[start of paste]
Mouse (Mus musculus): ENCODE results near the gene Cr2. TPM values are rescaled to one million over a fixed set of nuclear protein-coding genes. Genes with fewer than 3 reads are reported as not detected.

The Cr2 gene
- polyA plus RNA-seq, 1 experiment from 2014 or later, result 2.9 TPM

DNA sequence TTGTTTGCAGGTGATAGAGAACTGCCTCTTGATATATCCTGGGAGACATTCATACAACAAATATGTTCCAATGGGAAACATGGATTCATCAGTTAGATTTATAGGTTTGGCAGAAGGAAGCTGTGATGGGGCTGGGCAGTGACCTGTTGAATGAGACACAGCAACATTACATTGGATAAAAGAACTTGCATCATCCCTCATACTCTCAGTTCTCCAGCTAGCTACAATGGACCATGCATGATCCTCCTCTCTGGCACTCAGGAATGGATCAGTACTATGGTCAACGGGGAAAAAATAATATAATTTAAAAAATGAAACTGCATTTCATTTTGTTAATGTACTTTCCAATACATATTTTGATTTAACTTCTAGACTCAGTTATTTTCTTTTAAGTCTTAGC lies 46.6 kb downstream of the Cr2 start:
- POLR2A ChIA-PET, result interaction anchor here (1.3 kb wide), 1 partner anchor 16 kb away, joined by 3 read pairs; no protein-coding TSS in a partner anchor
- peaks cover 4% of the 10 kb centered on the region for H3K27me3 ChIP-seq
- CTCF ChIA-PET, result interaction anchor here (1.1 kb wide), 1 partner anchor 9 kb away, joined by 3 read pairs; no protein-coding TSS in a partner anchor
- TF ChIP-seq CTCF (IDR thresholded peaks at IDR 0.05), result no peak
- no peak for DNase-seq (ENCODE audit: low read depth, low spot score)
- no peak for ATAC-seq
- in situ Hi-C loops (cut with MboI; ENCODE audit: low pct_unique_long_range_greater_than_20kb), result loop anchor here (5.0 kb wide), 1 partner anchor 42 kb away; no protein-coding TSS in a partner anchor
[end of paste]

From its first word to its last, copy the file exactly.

Mouse (Mus musculus): ENCODE results near the gene Cr2. TPM values are rescaled to one million over a fixed set of nuclear protein-coding genes. Genes with fewer than 3 reads are reported as not detected.

The Cr2 gene
- polyA plus RNA-seq, 1 experiment from 2014 or later, result 2.9 TPM

DNA sequence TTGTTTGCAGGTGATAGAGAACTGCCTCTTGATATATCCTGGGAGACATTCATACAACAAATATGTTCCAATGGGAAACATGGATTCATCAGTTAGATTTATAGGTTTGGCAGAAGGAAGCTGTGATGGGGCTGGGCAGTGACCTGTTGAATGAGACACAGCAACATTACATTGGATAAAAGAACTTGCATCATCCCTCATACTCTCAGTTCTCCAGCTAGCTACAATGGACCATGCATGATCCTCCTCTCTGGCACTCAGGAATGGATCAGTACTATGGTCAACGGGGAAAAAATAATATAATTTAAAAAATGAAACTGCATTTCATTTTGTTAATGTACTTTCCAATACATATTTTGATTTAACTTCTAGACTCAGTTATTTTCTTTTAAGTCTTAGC lies 46.6 kb downstream of the Cr2 start:
- POLR2A ChIA-PET, result interaction anchor here (1.3 kb wide), 1 partner anchor 16 kb away, joined by 3 read pairs; no protein-coding TSS in a partner anchor
- peaks cover 4% of the 10 kb centered on the region for H3K27me3 ChIP-seq
- CTCF ChIA-PET, result interaction anchor here (1.1 kb wide), 1 partner anchor 9 kb away, joined by 3 read pairs; no protein-coding TSS in a partner anchor
- TF ChIP-seq CTCF (IDR thresholded peaks at IDR 0.05), result no peak
- no peak for DNase-seq (ENCODE audit: low read depth, low spot score)
- no peak for ATAC-seq
- in situ Hi-C loops (cut with MboI; ENCODE audit: low pct_unique_long_range_greater_than_20kb), result loop anchor here (5.0 kb wide), 1 partner anchor 42 kb away; no protein-coding TSS in a partner anchor